Palm Court View of Raffles Hotel Singapore

Photo by Raffles Hotel, Singapore

Easily the most famous hotel in Singapore, no other establishment epitomises the island’s colonial history better than Raffles Hotel Singapore.

Named after Singapore’s founder, Sir Stamford Raffles, the hotel was built by the Sarkies Brothers, responsible for other luxury hotels in the region during the colonial era.

Although Raffles Hotel Singapore opened in 1887, its layout continued to evolve, with hotel wings, suites and other facilities added over the years.

Jewel in the crown
Grand Lobby of Raffles Hotel Singapore

Photo by Raffles Hotel, Singapore

However, it was the hotel’s new main building, designed by R. A. J. Bidwell of Swan & MacLaren and completed in 1899, which turned out to be the jewel in the crown.

An exemplary showcase of neo-Renaissance architecture, tropical touches like high ceilings and extensive verandahs were added. It boasted a dining room with a marble floor, electric lights and powered ceiling fans—a first for any hotel in the region.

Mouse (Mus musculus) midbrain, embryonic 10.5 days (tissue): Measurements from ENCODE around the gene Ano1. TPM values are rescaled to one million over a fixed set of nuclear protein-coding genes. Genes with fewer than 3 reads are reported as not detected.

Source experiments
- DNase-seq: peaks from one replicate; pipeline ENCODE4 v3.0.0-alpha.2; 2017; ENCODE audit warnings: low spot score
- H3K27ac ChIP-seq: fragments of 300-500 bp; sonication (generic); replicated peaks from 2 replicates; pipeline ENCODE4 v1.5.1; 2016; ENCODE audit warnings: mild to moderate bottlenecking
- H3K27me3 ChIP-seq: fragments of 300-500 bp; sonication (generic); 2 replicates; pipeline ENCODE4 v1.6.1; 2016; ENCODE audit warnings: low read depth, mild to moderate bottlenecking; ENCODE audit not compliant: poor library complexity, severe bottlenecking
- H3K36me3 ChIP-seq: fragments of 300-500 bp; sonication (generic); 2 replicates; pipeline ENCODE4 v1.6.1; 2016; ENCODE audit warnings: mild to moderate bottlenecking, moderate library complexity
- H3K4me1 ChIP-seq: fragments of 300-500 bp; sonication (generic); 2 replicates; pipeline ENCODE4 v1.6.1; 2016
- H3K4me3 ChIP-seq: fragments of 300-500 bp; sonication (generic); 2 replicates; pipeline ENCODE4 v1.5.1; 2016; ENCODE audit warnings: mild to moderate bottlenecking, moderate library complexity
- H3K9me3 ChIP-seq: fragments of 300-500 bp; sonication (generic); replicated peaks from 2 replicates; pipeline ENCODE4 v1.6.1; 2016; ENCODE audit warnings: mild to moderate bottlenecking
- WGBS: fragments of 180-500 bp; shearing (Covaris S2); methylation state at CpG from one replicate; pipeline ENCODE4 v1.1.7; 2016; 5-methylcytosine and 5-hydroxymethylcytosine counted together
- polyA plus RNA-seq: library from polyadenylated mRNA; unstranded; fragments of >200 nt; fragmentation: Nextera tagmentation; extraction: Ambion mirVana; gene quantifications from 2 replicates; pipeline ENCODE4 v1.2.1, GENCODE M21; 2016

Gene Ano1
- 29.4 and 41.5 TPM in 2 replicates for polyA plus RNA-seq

It became the place to be. Charlie Chaplin, Queen Elizabeth II and Rudyard Kipling were just some of the illustrious names that spent a night or two under its roof.

A facelift in 1989 restored it to the height of its glory. An original cast-iron portico and a timber staircase were reinstated, while decorative plasterwork was painstakingly repaired. All rooms were converted into suites with teakwood floors and handmade carpets.

A new lease on life

Today, the Raffles Hotel Singapore is a heritage icon, and its storied elegance, compelling history and colourful guest list continues to draw travellers from around the world.

Following restoration works in 2019, the hotel now boasts a whole suite of new amenities and a fresh new look.

Undertaken by acclaimed interior designer Alexandra Champalimaud, Singapore’s grand old dame of hotels has been given a new lease of life.

Guests can now check in from the comfort of their hotel rooms, and the hotel’s total suite count has been increased from 103 to 115.

Iconic restaurants and bars like the Tiffin Room and the Long Bar (home of the Singapore Sling) make their return, joined by new establishments from world-famous chefs.

These include Chinese restaurant Yi by Masterchef Jereme Leung, the Mediterranean-themed Osteria BBR by French legend Alain Ducasse and Le Dame Pic by Michelin-awarded chef Anne Sophie Pic.

Visitors looking to shop for souvenirs can visit the Raffles Boutique at the refurbished Raffles Hotel Singapore Arcade. Formerly known as the Raffles Gift Shop, the establishment sells a variety of mementos and sovenirs—including Singapore Sling-related souvenirs.